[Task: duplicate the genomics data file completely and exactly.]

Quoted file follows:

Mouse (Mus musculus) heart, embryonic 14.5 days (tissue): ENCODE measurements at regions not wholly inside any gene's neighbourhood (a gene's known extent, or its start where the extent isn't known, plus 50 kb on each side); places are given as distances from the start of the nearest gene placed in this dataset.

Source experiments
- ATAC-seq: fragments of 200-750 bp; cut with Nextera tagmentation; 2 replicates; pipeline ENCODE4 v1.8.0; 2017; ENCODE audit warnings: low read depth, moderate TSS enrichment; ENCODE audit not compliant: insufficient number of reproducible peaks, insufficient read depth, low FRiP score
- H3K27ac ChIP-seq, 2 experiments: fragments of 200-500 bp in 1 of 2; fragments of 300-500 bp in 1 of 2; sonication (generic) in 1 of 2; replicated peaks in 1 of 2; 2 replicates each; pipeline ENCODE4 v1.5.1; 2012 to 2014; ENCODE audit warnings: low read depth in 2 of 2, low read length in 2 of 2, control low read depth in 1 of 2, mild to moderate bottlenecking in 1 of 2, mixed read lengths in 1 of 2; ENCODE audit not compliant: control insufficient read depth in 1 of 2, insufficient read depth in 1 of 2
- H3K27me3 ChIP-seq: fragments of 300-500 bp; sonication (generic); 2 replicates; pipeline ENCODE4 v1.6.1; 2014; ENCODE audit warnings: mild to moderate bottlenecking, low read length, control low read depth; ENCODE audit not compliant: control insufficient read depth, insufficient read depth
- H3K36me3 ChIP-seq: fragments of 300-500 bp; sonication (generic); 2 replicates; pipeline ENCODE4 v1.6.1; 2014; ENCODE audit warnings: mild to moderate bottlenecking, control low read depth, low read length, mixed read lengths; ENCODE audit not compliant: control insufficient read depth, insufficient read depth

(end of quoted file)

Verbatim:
Mouse (Mus musculus) heart, embryonic 14.5 days (tissue): ENCODE measurements at regions not wholly inside any gene's neighbourhood (a gene's known extent, or its start where the extent isn't known, plus 50 kb on each side); places are given as distances from the start of the nearest gene placed in this dataset.

Source experiments
- ATAC-seq: fragments of 200-750 bp; cut with Nextera tagmentation; 2 replicates; pipeline ENCODE4 v1.8.0; 2017; ENCODE audit warnings: low read depth, moderate TSS enrichment; ENCODE audit not compliant: insufficient number of reproducible peaks, insufficient read depth, low FRiP score
- H3K27ac ChIP-seq, 2 experiments: fragments of 200-500 bp in 1 of 2; fragments of 300-500 bp in 1 of 2; sonication (generic) in 1 of 2; replicated peaks in 1 of 2; 2 replicates each; pipeline ENCODE4 v1.5.1; 2012 to 2014; ENCODE audit warnings: low read depth in 2 of 2, low read length in 2 of 2, control low read depth in 1 of 2, mild to moderate bottlenecking in 1 of 2, mixed read lengths in 1 of 2; ENCODE audit not compliant: control insufficient read depth in 1 of 2, insufficient read depth in 1 of 2
- H3K27me3 ChIP-seq: fragments of 300-500 bp; sonication (generic); 2 replicates; pipeline ENCODE4 v1.6.1; 2014; ENCODE audit warnings: mild to moderate bottlenecking, low read length, control low read depth; ENCODE audit not compliant: control insufficient read depth, insufficient read depth
- H3K36me3 ChIP-seq: fragments of 300-500 bp; sonication (generic); 2 replicates; pipeline ENCODE4 v1.6.1; 2014; ENCODE audit warnings: mild to moderate bottlenecking, control low read depth, low read length, mixed read lengths; ENCODE audit not compliant: control insufficient read depth, insufficient read depth